Over and above the relationship of work-limiting health conditions to labour market inactivity, policymakers have a further reason to pay attention to the rise in work-limiting health conditions for people in-work. Having a work-limiting condition is also related to lower hourly pay. The ‘health pay gap’ for full-time workers is £2.50 per hour, corresponding to a 15% pay gap.
This simple ‘health pay gap’ isn’t a perfect measure given we aren’t accounting for the different characteristics, such as education, that exist between people with and without work limiting health conditions. However, it does help to shed light on how people with and without work-limiting health conditions fare when in work and how existing UK work structures support the different groups.
The highest health-related pay gaps can be found among men in the 45–54 years and 55–64 years age groups, with pay gaps of 20% and 21% respectively.
While a gender pay gap persists regardless of health, the pay gap between women with and without a work-limiting condition is lower than is the case for men. At least in part this is likely to reflect the greater likelihood of women working in lower paid roles, and on the wage floor, regardless of health.
Looking at the broader category of those with long-term health conditions, poorer health is also related to taking more days of sickness absence, which collectively can harm business performance and reduce economic output. For the individual, repeated absence could also negatively impact their longer term career and earning prospects.
As Figure 11 shows, after two decades of steady decline, sickness absence rates have recently increased to the highest level since 2005. Of the 186 million days of sickness absence taken in 2022, 58% were taken by those with long-term health conditions, despite this group forming only 31% of the employed population.
Furthermore, sickness absence doesn’t capture the full impact of ill health on business performance. As research by the University of Sheffield has shown, poor physical and mental health are predictive of ‘dysfunctional presenteeism’, in which an employee in poor health is significantly less productive while at work. This same research showed that dysfunctional presenteeism was more common among smaller employers and those outside of the public sector, illustrating the need for all types of employers to provide workplace support to keep employees healthy.
Rising working-age ill health has the potential to widen geographic inequalities. As Figure 12 demonstrates, higher rates of work-limiting disability are correlated with higher rates of deprivation. Areas with the highest prevalence of ill health and high levels of deprivation include Hastings, Hyndburn and Blackpool.
Without action to address the causes and impacts of rising ill health, there is a danger that these areas will get left even further behind. Improving understanding of how geographic variations in health relate to variations in inactivity and differences in local labour market conditions will be key to developing effective solutions.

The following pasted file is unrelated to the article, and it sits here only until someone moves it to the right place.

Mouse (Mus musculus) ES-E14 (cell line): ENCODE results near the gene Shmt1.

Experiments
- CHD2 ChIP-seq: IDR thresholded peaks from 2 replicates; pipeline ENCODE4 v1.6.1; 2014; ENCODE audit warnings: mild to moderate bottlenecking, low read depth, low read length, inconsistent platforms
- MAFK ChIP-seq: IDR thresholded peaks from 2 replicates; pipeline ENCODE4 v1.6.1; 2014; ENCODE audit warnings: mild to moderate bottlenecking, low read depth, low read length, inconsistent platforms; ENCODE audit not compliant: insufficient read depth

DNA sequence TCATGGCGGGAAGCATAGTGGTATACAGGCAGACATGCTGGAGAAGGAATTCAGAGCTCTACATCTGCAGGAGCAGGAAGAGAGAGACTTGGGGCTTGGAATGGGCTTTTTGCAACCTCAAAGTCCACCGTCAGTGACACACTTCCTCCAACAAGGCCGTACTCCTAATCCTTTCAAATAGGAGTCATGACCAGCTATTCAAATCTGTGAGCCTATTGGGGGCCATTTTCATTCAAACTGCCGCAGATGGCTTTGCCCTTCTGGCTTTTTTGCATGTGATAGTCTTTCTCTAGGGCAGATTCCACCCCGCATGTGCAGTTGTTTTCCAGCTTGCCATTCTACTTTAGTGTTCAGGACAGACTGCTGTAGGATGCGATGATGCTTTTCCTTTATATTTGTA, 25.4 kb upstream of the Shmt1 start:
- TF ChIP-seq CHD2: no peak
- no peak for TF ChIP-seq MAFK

We need a long-term plan to build healthier working lives
As well as leaving more people at risk of poverty and hardship, declining workforce health threatens to hamper productivity, add to the pressures on public finances and harm employers across all sectors of the economy. Although the government has made some early strides in providing employment support for people with health conditions, there are limits to what can be achieved without concerted cross-government action. Indeed, many of the levers that government has to affect working-age health, such as changing who can access social security or the employment support that they receive, or requiring businesses to provide occupational health services to employees, would require legislative change.
Therefore, it is incumbent on policymakers and employers to be looking ahead to the long term. It remains to be seen whether the number of people leaving the labour market due to poor health continues to grow. But as this analysis shows, the UK’s problem with working-age health isn’t solely a matter of labour market inactivity, nor is it solely a hangover from the COVID-19 pandemic. For the first time since Labour Force Survey records began, there are now approximately as many people with work-limiting conditions in work as there are out of the labour market. More than four times as many young workers report that their mental health affects the type or amount of work they can do, than was the case only a decade ago. And although employment gaps between those with and without health conditions are closing, people with work-limiting conditions are still more likely to earn less, live in areas of higher deprivation and face educational disadvantages.
As the Commission for Healthier Working Lives gets underway, it will explore these trends in greater depth. The new Commission will aim to build a consensus on the action needed to address the decline in working-age health. It will create a better understanding of health trends and inequalities – and their impact on individuals, employers and the economy. It will make recommendations for action to improve working-age health, and to help more people with health conditions get the support they need to access, remain and thrive in the workforce.
For more information on the Commission for Healthier Working Lives or to sign up for updates, visit the Commission webpage.